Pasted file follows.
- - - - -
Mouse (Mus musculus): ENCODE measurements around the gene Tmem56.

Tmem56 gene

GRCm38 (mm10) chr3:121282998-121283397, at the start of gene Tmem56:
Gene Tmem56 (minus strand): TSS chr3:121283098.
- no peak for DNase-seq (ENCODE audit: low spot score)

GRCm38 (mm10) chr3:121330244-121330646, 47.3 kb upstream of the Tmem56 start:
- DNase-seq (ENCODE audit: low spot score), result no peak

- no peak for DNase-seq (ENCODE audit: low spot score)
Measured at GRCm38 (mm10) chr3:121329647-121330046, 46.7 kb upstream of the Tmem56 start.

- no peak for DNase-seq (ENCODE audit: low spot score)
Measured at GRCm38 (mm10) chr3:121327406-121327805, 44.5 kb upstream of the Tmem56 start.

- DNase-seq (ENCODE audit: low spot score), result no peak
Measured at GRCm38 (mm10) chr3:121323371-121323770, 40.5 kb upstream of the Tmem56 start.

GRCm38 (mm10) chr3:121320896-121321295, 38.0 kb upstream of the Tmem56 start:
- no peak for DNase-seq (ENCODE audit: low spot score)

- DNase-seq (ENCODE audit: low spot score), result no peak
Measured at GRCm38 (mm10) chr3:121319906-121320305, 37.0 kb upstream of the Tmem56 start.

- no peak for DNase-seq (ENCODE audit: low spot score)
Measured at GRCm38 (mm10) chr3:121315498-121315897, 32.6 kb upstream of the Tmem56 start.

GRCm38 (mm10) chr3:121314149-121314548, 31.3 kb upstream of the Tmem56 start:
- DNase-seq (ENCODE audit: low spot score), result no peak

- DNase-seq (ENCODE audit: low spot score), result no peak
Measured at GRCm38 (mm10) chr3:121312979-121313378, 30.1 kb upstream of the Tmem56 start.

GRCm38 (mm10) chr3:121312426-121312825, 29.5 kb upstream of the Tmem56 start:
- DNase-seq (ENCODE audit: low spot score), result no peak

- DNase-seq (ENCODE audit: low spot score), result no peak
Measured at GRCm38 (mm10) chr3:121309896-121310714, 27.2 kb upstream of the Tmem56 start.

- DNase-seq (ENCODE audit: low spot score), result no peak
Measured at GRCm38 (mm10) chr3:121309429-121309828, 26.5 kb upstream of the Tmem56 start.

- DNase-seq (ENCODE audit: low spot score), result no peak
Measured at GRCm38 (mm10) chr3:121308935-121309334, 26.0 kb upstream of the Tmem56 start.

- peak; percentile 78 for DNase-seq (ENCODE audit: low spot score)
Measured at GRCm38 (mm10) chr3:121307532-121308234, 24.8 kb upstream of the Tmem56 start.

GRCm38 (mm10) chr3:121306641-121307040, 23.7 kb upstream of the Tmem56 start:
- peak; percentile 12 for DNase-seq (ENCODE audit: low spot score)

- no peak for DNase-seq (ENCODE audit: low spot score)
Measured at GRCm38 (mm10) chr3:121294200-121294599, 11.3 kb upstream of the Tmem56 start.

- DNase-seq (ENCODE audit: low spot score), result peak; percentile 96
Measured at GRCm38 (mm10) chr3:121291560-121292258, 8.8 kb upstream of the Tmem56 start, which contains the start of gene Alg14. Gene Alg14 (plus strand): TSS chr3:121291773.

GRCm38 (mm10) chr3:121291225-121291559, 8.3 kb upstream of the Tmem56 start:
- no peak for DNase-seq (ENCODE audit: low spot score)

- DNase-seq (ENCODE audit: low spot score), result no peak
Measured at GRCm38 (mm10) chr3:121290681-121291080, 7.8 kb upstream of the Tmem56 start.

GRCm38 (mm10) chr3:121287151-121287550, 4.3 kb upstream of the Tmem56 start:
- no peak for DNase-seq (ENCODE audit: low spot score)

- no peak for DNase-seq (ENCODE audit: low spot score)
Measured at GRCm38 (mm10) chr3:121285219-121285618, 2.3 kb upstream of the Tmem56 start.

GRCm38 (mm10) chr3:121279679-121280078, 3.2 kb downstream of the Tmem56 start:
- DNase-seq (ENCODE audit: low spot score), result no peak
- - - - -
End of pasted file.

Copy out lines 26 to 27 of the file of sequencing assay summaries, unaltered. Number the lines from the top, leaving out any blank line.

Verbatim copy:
- DNase-seq (ENCODE audit: low spot score), result no peak
Measured at GRCm38 (mm10) chr3:121309896-121310714, 27.2 kb upstream of the Tmem56 start.